NewBrighton2015-3Just a quick note to comment on a soundwalk I recently attended, led by my good friend Helena Krobath. We spent over an hour in the most beautiful sunshine walking through the Wall St./ McGill area and ending up at New Broughton beach. In addition to the rich soundscape the walk was also very fragrant – sun, I find really brings out fresh greenery smells, tree bark, distant salty ocean breeze, and once we got down to the beach, very much heavy seaweed-salt water and shell sand smell. (but don’t ask me to describe shell sand smell, I just feel like I could smell it) The soundscape in this area has a fascinating history, of which I only know that once it was a fisherman’s ghetto of Asian migrants (Korean?) and in general the area has stayed vastly industrial, with big cargo ferries and oil tankers rolling in and out, refueling, loading, unloading. While the oceanview nature of the region has overwhelmingly moved it in the direction of gentrification pushing real estate prices up (check out Avant: the newest in East Van oceanfront living), the soundscape remains saturated with the rumble of harbour machinery, freight elevators, constant roar of cargo trucks, the passage of cargo trains and the clanking of switching tracks, squealing brakes, and nearby Memorial Ironworkers’ Bridge (Second Narrows) commuter traffic.

I definitely still love soundwalking, but especially in groups, I catch myself paying attention to many other sensory elements besides sound, even more so than sound. It’s an opportunity for introspection more than anything. Similarly to a soundwalk I went to in Queen Elizabeth Park last summer I was remembering a lot of childhood memories – climbing trees, playing in bushes and ditches, exploring the abandoned weed-ridden areas hidden behind and away from residential areas. So much joy and adventure and sense of discovery playing in abandoned construction sites, wooded areas and ditches, boarded up houses, etc. This neighbourhood with its combination of (now) fancy houses and the very industrial harbour reminds me of my childhood. The smell of the wild bushes that ran alongside most of the walk were very strong memory triggers. Walking in a large group of people is not really a novelty for me (hasn’t been for a while) but at this point *not recording* is a novelty so I do find myself being less of a dedicated, intentional listener, and more simply letting sensory experience flood into memories and into stream of consciousness and introspection. To re-answer the crux of all questions, it’s not that sound presents a massively different and unique view of the world, it’s that intentionally tuning into one sense provides an opportunity to open all senses in a different way – it creates a different framework for perception, than the one we habitually use, which is primarily informed by semiotic shortcuts, that is, a cerebral, conceptual and culturally-informed way of encountering the world. And to me this is the key part – listening, yes – but why! Just to unlearn passive behaviours – no, that has never been good enough for me.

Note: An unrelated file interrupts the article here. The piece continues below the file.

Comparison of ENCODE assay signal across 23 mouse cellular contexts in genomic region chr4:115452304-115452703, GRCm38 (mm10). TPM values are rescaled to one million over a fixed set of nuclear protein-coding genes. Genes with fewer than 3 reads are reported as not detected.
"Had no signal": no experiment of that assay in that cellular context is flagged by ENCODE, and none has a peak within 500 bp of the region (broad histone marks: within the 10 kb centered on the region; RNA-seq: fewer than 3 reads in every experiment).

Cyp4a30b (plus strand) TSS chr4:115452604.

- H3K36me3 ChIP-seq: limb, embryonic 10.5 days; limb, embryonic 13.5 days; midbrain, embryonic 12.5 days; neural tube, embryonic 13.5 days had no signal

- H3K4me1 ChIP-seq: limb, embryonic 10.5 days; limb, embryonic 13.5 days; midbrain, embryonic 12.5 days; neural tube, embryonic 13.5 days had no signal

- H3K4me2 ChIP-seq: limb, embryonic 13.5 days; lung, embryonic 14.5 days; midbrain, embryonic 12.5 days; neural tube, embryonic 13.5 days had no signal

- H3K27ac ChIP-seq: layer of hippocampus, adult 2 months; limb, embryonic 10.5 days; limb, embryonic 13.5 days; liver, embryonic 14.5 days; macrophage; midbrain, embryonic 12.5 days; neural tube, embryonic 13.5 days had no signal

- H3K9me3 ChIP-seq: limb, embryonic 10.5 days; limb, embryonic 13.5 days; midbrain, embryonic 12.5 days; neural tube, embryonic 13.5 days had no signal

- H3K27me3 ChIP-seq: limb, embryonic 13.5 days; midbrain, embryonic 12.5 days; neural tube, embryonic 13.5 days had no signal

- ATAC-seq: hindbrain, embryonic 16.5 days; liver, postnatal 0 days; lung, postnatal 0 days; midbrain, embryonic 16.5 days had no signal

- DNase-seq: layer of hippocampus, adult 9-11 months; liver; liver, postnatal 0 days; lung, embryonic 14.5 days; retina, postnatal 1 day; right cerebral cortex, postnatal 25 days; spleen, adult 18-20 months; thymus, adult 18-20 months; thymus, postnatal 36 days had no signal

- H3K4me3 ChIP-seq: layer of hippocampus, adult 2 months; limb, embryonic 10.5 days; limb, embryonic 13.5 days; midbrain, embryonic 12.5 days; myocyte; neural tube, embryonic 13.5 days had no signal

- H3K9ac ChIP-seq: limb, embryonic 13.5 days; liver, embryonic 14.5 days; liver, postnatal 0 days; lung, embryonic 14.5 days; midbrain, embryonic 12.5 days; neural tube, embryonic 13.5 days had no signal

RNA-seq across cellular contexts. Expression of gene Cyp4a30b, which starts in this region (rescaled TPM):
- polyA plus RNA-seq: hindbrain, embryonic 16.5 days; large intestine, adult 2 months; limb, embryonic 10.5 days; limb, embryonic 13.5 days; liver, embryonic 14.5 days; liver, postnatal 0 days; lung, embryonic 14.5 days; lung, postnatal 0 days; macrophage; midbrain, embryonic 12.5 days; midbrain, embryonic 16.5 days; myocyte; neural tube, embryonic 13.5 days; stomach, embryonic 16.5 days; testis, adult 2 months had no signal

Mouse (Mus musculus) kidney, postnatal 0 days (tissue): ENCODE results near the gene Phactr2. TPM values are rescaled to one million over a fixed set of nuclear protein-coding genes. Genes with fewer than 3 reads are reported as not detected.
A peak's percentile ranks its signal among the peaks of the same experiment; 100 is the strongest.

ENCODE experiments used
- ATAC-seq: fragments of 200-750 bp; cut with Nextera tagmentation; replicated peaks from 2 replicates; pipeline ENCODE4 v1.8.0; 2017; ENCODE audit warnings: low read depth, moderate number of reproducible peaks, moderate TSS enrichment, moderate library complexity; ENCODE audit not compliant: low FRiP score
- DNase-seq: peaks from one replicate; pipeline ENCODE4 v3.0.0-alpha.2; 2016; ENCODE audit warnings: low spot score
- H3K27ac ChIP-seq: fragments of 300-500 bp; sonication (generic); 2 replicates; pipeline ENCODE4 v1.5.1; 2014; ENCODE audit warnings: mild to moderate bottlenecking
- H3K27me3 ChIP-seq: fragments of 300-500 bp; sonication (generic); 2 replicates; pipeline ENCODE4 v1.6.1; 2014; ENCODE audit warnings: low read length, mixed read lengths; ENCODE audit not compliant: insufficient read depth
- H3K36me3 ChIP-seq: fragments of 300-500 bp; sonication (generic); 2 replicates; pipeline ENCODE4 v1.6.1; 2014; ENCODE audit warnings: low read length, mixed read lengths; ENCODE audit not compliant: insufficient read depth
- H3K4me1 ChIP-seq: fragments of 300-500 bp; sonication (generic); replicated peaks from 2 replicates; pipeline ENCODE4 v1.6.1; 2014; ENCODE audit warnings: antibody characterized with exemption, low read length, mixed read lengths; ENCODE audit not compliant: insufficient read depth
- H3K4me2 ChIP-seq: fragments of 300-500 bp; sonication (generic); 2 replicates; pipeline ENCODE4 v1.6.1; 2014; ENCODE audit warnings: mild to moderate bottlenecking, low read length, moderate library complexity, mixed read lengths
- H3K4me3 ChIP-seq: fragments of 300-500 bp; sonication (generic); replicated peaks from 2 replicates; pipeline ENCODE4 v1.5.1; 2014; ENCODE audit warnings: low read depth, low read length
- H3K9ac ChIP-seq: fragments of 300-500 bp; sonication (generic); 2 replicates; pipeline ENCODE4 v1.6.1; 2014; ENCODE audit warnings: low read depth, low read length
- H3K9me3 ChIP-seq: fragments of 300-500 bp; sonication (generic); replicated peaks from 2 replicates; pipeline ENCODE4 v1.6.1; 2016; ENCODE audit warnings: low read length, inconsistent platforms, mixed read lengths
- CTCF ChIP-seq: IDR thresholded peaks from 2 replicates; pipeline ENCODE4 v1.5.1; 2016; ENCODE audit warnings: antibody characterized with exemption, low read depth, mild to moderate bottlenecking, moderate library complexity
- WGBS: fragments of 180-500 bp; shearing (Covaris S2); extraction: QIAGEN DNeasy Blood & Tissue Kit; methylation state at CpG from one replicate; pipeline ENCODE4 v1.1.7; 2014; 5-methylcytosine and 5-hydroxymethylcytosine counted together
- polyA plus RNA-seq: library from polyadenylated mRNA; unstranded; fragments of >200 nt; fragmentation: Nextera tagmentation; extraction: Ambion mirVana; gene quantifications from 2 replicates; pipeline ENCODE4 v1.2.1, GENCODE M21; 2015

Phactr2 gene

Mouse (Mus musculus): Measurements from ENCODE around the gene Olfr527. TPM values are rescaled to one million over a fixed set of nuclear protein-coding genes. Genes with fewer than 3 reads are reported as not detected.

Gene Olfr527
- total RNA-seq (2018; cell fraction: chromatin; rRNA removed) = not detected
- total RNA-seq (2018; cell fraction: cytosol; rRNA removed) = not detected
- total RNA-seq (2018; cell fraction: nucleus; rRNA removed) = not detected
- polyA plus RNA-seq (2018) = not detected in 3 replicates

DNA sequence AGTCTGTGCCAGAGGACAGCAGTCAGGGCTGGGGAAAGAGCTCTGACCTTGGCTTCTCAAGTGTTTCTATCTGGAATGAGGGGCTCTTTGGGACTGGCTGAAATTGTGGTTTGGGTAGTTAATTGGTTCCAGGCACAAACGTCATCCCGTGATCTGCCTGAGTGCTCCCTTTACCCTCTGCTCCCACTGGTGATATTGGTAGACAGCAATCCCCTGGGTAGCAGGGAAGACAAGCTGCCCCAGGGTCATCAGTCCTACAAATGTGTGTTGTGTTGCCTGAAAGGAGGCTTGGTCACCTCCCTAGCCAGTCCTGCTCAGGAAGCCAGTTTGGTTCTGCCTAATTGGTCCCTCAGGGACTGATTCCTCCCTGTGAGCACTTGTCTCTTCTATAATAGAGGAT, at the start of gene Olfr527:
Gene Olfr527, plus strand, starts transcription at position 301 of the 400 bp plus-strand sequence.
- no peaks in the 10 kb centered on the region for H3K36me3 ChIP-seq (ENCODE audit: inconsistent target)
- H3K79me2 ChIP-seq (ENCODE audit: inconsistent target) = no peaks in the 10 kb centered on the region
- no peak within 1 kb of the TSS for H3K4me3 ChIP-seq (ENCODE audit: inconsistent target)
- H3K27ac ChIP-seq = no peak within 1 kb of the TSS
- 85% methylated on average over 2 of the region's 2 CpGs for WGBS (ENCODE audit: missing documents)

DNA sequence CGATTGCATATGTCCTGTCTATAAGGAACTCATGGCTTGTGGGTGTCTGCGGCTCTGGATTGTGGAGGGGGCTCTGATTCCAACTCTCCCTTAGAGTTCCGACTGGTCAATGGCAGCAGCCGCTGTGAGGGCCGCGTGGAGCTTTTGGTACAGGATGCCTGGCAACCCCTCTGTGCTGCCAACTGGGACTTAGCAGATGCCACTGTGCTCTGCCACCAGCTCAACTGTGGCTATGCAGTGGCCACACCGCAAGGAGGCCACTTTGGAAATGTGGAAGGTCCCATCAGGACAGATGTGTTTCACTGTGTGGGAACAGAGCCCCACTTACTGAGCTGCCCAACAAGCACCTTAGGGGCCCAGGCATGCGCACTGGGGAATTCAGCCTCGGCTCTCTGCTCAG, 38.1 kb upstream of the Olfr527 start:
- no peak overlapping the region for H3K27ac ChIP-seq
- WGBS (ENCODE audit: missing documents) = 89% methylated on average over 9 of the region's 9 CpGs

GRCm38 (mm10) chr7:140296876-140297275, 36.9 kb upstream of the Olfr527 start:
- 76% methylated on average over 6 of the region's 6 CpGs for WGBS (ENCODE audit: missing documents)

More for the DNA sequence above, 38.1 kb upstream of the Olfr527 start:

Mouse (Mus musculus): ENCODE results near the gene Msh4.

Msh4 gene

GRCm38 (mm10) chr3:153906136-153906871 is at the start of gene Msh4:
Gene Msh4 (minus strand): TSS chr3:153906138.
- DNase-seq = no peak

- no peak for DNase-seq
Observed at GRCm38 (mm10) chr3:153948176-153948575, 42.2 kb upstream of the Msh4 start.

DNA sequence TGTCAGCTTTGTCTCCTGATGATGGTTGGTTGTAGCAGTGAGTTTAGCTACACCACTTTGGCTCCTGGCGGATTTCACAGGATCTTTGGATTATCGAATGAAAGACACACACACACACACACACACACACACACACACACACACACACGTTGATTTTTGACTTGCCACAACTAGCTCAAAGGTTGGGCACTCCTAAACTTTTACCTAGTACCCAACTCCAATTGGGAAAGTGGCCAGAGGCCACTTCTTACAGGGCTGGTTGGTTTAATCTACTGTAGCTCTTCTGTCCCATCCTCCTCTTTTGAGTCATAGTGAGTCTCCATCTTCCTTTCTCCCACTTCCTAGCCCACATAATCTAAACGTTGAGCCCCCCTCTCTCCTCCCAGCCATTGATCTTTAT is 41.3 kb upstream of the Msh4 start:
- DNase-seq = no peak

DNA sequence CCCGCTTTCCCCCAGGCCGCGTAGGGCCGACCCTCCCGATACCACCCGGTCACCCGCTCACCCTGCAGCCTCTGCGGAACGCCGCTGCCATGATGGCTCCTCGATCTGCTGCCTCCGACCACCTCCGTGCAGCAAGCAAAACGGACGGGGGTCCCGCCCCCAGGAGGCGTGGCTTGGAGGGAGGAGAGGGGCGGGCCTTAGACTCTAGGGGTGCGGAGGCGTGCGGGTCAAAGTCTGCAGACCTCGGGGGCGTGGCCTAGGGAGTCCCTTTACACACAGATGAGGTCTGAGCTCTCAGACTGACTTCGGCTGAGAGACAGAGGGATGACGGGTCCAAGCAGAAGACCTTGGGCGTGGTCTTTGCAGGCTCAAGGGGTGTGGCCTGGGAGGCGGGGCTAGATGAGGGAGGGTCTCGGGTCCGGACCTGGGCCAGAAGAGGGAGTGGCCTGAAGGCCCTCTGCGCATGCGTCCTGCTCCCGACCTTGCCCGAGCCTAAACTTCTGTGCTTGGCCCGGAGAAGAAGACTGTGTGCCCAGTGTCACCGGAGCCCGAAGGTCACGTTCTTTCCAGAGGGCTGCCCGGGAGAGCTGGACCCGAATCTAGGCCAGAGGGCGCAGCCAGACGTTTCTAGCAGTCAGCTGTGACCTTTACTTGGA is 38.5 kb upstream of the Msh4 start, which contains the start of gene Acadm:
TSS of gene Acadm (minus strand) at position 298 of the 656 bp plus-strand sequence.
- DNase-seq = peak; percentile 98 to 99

“Why There Will Never Be Instagram for Audio”

April 13, 2015 Posted by Milena D

Screen Shot 2015-04-13 at 11.12.36 AMIn this guest blog post on the CASE (Canadian Association for Sound Ecology) blog I talk about soundwalking, recording and the wider context of media curation, everyday photography and social networks.

Sound Study: Olympic Village

November 11, 2014 Posted by Milena D

So in the past six months I’ve been thinking about the concept of sound study as something more than a ‘postcard’, a sustained exploration of the geographical, sensory, cultural and social environment through the channel of listening. At the same time understanding that listening is always connected to the other senses and to the social experience of being in place.

Sensory Postcard: Ghost Train 2014

November 4, 2014 Posted by Milena D